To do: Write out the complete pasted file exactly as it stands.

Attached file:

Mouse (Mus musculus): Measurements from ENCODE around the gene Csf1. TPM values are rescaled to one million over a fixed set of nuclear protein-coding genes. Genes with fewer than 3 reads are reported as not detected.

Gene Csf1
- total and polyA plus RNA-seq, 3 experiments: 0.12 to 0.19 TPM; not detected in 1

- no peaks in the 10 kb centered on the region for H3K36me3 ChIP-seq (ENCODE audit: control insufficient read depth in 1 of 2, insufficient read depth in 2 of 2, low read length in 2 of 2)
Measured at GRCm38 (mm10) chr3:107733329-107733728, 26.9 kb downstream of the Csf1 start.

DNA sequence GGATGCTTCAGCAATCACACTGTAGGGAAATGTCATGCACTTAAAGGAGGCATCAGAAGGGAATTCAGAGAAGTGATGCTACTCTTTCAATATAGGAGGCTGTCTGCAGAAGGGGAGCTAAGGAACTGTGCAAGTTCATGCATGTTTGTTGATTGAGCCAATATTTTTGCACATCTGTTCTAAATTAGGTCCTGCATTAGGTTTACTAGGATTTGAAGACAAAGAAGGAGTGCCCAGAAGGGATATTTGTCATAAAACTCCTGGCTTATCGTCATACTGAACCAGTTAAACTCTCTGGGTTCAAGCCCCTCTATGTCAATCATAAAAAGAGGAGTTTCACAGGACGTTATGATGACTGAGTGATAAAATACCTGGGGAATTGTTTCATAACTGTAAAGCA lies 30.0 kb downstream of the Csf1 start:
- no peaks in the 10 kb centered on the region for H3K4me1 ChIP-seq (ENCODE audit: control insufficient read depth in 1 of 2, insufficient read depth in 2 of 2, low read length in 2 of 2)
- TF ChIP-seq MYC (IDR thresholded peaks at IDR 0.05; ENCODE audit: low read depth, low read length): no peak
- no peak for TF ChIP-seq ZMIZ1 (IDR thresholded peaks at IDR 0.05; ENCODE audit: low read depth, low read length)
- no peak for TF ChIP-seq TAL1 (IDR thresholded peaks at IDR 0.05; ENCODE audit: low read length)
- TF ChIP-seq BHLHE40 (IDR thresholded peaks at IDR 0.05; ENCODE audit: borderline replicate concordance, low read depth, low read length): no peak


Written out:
Mouse (Mus musculus): Measurements from ENCODE around the gene Csf1. TPM values are rescaled to one million over a fixed set of nuclear protein-coding genes. Genes with fewer than 3 reads are reported as not detected.

Gene Csf1
- total and polyA plus RNA-seq, 3 experiments: 0.12 to 0.19 TPM; not detected in 1

- no peaks in the 10 kb centered on the region for H3K36me3 ChIP-seq (ENCODE audit: control insufficient read depth in 1 of 2, insufficient read depth in 2 of 2, low read length in 2 of 2)
Measured at GRCm38 (mm10) chr3:107733329-107733728, 26.9 kb downstream of the Csf1 start.

DNA sequence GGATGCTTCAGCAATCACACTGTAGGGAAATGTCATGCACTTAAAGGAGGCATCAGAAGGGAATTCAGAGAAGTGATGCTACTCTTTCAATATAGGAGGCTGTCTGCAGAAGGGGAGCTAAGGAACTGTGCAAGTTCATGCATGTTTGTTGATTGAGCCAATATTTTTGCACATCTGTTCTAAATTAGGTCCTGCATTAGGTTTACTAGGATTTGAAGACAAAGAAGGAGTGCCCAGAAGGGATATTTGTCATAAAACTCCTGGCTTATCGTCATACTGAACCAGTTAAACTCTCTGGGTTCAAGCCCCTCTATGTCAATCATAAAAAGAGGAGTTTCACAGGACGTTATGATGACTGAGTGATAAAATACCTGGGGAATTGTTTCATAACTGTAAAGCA lies 30.0 kb downstream of the Csf1 start:
- no peaks in the 10 kb centered on the region for H3K4me1 ChIP-seq (ENCODE audit: control insufficient read depth in 1 of 2, insufficient read depth in 2 of 2, low read length in 2 of 2)
- TF ChIP-seq MYC (IDR thresholded peaks at IDR 0.05; ENCODE audit: low read depth, low read length): no peak
- no peak for TF ChIP-seq ZMIZ1 (IDR thresholded peaks at IDR 0.05; ENCODE audit: low read depth, low read length)
- no peak for TF ChIP-seq TAL1 (IDR thresholded peaks at IDR 0.05; ENCODE audit: low read length)
- TF ChIP-seq BHLHE40 (IDR thresholded peaks at IDR 0.05; ENCODE audit: borderline replicate concordance, low read depth, low read length): no peak